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Tatiana Sadak, Ph.D., P.M.H.N.P. Selected as Robert Wood Johnson Foundation Nurse Faculty Scholar

NEWS  RELEASE                                                                                             Contact: Gretchen Wright September 19, 2013                                                                                                        202/371-1999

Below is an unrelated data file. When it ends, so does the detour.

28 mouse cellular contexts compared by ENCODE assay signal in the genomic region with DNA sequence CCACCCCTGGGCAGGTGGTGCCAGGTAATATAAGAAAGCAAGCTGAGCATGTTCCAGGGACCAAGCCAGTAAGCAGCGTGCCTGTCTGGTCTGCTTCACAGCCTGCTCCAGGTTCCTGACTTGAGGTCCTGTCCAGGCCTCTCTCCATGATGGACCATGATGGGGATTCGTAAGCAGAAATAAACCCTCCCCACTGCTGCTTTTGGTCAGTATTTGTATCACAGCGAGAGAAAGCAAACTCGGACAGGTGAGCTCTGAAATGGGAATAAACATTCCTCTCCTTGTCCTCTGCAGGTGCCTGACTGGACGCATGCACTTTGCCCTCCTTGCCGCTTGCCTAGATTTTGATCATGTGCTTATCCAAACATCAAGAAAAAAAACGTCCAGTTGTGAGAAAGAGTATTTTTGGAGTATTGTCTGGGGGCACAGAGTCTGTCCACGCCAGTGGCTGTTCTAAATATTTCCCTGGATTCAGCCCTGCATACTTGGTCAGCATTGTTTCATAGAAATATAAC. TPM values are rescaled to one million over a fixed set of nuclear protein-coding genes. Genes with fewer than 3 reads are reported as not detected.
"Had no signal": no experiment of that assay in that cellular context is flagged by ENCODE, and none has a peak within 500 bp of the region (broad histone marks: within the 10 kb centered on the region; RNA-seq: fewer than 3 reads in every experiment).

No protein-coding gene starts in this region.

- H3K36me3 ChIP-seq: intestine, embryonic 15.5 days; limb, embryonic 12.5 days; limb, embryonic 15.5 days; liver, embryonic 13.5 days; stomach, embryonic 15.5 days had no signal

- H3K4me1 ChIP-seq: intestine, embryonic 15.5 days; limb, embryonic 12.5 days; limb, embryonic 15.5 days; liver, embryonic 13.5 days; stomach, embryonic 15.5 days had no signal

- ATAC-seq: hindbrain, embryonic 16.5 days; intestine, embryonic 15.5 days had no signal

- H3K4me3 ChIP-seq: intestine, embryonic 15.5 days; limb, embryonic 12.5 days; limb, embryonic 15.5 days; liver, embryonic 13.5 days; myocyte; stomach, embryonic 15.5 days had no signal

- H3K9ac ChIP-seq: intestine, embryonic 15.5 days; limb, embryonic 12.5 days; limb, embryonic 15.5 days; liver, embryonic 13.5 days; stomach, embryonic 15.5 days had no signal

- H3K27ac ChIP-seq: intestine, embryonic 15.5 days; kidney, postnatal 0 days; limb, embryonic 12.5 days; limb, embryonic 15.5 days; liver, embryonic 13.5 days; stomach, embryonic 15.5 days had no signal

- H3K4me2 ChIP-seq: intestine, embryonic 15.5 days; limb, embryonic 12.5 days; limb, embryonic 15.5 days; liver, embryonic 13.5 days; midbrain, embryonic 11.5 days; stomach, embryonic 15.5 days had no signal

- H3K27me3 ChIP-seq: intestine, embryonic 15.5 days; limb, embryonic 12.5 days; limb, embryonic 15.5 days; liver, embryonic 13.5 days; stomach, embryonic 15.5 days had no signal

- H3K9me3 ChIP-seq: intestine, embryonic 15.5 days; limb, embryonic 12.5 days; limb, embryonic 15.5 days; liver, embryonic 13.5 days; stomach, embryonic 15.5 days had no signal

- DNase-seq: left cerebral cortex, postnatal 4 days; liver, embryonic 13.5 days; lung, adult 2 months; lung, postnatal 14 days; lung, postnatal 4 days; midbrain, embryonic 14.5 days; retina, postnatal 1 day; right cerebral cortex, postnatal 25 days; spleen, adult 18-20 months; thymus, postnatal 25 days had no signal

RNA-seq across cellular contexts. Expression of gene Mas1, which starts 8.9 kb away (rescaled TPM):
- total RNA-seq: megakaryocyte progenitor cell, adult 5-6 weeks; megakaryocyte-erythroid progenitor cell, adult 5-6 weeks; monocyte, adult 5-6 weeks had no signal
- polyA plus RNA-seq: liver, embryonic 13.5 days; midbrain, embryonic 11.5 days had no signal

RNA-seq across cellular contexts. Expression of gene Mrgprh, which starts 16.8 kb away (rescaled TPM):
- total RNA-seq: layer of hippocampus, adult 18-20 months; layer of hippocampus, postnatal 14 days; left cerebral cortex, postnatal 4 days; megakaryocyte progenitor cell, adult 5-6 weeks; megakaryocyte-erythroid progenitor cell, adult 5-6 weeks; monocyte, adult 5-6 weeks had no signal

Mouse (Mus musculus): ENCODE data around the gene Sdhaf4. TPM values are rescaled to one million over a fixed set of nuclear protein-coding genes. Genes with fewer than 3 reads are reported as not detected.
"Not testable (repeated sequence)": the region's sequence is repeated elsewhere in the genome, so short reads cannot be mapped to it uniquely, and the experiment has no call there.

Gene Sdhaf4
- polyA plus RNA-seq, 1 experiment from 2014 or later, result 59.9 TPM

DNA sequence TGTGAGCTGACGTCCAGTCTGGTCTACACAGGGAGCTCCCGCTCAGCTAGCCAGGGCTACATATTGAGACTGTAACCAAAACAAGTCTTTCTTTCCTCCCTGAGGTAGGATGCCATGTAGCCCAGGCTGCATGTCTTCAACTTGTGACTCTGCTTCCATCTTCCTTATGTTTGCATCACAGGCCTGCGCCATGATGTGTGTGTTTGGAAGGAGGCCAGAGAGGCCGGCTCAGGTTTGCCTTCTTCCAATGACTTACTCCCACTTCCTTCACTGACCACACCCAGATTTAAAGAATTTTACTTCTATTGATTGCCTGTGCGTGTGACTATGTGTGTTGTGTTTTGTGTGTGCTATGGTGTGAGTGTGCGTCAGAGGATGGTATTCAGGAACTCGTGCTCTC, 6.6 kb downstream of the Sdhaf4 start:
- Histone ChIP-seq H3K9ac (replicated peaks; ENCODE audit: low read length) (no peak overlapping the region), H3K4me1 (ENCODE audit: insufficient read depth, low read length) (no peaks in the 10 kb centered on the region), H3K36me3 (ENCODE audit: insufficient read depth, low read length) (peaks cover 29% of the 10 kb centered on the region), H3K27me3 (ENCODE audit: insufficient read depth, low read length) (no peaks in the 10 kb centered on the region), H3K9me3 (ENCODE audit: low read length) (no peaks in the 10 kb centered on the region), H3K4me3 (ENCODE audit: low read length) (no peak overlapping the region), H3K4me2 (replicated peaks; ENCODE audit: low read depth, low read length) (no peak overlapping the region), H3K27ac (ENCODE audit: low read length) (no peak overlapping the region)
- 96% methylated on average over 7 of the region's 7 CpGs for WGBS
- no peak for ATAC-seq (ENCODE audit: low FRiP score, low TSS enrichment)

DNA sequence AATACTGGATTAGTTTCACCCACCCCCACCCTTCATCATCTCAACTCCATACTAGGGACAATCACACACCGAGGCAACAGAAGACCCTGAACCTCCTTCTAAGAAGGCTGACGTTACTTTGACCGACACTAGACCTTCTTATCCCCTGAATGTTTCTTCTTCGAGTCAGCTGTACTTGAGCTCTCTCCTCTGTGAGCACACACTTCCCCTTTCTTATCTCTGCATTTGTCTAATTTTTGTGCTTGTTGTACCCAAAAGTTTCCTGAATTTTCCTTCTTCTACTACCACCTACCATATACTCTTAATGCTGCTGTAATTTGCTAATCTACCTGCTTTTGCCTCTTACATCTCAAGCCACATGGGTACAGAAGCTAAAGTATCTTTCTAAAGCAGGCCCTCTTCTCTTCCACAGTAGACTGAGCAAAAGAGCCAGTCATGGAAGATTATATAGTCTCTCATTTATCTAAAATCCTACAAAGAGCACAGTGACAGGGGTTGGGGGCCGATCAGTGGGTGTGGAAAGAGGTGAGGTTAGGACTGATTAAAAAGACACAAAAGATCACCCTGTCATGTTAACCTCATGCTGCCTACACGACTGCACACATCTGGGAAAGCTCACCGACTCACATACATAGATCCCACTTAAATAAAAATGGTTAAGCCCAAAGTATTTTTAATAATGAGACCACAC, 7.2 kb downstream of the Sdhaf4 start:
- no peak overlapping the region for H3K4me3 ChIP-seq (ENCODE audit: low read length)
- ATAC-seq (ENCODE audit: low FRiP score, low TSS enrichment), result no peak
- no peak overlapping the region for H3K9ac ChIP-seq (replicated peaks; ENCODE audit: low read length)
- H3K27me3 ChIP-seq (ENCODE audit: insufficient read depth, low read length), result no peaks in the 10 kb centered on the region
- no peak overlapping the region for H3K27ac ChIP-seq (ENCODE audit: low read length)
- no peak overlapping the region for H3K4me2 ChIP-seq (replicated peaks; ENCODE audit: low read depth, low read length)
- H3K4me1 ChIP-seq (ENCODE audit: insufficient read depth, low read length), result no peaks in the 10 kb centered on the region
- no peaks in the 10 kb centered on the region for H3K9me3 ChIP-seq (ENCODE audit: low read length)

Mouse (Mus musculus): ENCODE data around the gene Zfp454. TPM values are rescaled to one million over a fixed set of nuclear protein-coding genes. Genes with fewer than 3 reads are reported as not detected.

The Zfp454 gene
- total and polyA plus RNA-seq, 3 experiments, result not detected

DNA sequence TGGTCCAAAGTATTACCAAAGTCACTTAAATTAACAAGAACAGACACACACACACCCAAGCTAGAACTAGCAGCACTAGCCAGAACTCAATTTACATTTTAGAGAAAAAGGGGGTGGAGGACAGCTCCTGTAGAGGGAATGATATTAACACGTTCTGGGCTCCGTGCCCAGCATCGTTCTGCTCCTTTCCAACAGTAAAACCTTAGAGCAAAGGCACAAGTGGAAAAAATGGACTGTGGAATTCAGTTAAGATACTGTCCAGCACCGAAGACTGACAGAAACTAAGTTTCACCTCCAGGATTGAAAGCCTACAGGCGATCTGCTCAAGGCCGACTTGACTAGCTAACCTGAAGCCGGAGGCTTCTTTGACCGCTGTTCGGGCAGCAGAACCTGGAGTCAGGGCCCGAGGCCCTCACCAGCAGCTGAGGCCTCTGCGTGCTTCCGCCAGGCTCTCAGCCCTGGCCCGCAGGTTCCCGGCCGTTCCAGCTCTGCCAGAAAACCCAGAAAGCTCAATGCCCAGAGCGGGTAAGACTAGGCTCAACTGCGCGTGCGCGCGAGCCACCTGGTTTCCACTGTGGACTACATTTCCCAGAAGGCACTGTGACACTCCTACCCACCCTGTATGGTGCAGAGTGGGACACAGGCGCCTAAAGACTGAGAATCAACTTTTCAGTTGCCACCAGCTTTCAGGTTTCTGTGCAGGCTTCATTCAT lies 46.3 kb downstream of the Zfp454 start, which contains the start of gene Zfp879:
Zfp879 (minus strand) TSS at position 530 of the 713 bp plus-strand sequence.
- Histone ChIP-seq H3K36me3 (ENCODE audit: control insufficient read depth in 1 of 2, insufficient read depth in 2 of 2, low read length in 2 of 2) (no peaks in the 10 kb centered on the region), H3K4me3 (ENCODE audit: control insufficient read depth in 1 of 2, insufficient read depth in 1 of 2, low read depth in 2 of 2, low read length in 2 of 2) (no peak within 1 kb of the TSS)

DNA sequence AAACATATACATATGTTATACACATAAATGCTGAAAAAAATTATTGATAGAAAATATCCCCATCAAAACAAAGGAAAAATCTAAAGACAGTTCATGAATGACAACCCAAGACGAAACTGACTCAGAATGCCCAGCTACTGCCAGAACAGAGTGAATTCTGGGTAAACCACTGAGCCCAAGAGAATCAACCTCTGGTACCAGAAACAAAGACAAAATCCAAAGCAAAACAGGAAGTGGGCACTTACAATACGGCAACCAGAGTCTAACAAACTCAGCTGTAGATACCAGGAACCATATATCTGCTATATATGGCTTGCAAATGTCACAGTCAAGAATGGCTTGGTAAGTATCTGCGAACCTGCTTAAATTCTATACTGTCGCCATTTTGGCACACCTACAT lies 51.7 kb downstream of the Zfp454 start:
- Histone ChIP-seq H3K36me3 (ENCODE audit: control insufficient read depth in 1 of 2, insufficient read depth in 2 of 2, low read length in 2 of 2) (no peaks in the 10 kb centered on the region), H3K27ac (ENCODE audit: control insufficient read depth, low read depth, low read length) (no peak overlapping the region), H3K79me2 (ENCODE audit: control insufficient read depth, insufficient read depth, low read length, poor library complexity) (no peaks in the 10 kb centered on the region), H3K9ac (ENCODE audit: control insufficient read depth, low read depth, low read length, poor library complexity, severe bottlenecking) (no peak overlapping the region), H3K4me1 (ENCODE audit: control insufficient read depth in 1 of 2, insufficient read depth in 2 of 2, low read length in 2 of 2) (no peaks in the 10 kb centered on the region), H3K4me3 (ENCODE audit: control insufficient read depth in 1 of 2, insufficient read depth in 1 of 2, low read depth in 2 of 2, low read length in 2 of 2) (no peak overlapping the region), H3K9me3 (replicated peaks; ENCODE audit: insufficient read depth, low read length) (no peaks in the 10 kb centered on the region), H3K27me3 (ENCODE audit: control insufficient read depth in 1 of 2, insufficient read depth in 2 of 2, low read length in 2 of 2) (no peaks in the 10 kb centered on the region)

University of Washington’s Tatiana Sadak                                          Named a Robert Wood Johnson Nurse Faculty Scholar

                               Dementia Health Services Researcher Selected for Prestigious Program to                                         Advance Careers of Nation’s Most Promising Junior Nurse Faculty